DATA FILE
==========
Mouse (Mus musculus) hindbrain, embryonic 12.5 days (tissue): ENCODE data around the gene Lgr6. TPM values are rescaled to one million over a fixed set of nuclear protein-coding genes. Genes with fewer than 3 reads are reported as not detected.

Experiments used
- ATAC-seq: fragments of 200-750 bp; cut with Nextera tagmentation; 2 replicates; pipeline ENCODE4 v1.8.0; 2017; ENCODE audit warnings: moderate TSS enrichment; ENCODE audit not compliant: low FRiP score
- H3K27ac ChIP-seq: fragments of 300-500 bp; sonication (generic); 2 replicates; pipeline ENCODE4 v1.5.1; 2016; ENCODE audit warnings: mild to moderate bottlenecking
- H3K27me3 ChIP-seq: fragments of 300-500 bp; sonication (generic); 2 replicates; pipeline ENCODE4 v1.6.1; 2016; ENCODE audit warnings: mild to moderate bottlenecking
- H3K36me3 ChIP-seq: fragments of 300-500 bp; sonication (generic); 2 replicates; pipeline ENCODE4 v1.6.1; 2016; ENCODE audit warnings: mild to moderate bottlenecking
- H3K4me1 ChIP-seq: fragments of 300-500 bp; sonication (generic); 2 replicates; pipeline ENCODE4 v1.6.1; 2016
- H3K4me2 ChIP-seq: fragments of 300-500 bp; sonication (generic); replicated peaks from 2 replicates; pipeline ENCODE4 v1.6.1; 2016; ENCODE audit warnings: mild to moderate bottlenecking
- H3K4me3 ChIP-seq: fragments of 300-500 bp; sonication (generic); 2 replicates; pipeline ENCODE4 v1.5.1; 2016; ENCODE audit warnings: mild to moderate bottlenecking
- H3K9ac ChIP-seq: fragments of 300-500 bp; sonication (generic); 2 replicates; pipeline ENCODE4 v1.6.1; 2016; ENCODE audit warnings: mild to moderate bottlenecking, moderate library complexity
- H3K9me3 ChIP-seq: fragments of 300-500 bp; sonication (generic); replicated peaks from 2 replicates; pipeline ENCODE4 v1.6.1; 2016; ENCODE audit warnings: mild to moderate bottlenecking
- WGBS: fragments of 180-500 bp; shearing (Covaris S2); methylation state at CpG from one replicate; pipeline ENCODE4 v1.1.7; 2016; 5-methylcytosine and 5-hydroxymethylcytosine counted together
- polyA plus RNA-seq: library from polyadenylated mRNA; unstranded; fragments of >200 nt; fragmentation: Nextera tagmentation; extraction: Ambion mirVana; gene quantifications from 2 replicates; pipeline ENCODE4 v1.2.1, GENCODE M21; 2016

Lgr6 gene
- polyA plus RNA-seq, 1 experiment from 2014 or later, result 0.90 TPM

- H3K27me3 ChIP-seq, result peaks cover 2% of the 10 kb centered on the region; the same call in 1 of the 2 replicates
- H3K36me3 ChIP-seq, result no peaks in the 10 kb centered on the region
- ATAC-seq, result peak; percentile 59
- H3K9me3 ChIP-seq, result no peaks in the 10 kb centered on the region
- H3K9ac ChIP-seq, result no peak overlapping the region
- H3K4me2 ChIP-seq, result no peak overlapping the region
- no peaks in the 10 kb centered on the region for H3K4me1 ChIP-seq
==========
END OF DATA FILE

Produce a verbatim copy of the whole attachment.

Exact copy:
Mouse (Mus musculus) hindbrain, embryonic 12.5 days (tissue): ENCODE data around the gene Lgr6. TPM values are rescaled to one million over a fixed set of nuclear protein-coding genes. Genes with fewer than 3 reads are reported as not detected.

Experiments used
- ATAC-seq: fragments of 200-750 bp; cut with Nextera tagmentation; 2 replicates; pipeline ENCODE4 v1.8.0; 2017; ENCODE audit warnings: moderate TSS enrichment; ENCODE audit not compliant: low FRiP score
- H3K27ac ChIP-seq: fragments of 300-500 bp; sonication (generic); 2 replicates; pipeline ENCODE4 v1.5.1; 2016; ENCODE audit warnings: mild to moderate bottlenecking
- H3K27me3 ChIP-seq: fragments of 300-500 bp; sonication (generic); 2 replicates; pipeline ENCODE4 v1.6.1; 2016; ENCODE audit warnings: mild to moderate bottlenecking
- H3K36me3 ChIP-seq: fragments of 300-500 bp; sonication (generic); 2 replicates; pipeline ENCODE4 v1.6.1; 2016; ENCODE audit warnings: mild to moderate bottlenecking
- H3K4me1 ChIP-seq: fragments of 300-500 bp; sonication (generic); 2 replicates; pipeline ENCODE4 v1.6.1; 2016
- H3K4me2 ChIP-seq: fragments of 300-500 bp; sonication (generic); replicated peaks from 2 replicates; pipeline ENCODE4 v1.6.1; 2016; ENCODE audit warnings: mild to moderate bottlenecking
- H3K4me3 ChIP-seq: fragments of 300-500 bp; sonication (generic); 2 replicates; pipeline ENCODE4 v1.5.1; 2016; ENCODE audit warnings: mild to moderate bottlenecking
- H3K9ac ChIP-seq: fragments of 300-500 bp; sonication (generic); 2 replicates; pipeline ENCODE4 v1.6.1; 2016; ENCODE audit warnings: mild to moderate bottlenecking, moderate library complexity
- H3K9me3 ChIP-seq: fragments of 300-500 bp; sonication (generic); replicated peaks from 2 replicates; pipeline ENCODE4 v1.6.1; 2016; ENCODE audit warnings: mild to moderate bottlenecking
- WGBS: fragments of 180-500 bp; shearing (Covaris S2); methylation state at CpG from one replicate; pipeline ENCODE4 v1.1.7; 2016; 5-methylcytosine and 5-hydroxymethylcytosine counted together
- polyA plus RNA-seq: library from polyadenylated mRNA; unstranded; fragments of >200 nt; fragmentation: Nextera tagmentation; extraction: Ambion mirVana; gene quantifications from 2 replicates; pipeline ENCODE4 v1.2.1, GENCODE M21; 2016

Lgr6 gene
- polyA plus RNA-seq, 1 experiment from 2014 or later, result 0.90 TPM

- H3K27me3 ChIP-seq, result peaks cover 2% of the 10 kb centered on the region; the same call in 1 of the 2 replicates
- H3K36me3 ChIP-seq, result no peaks in the 10 kb centered on the region
- ATAC-seq, result peak; percentile 59
- H3K9me3 ChIP-seq, result no peaks in the 10 kb centered on the region
- H3K9ac ChIP-seq, result no peak overlapping the region
- H3K4me2 ChIP-seq, result no peak overlapping the region
- no peaks in the 10 kb centered on the region for H3K4me1 ChIP-seq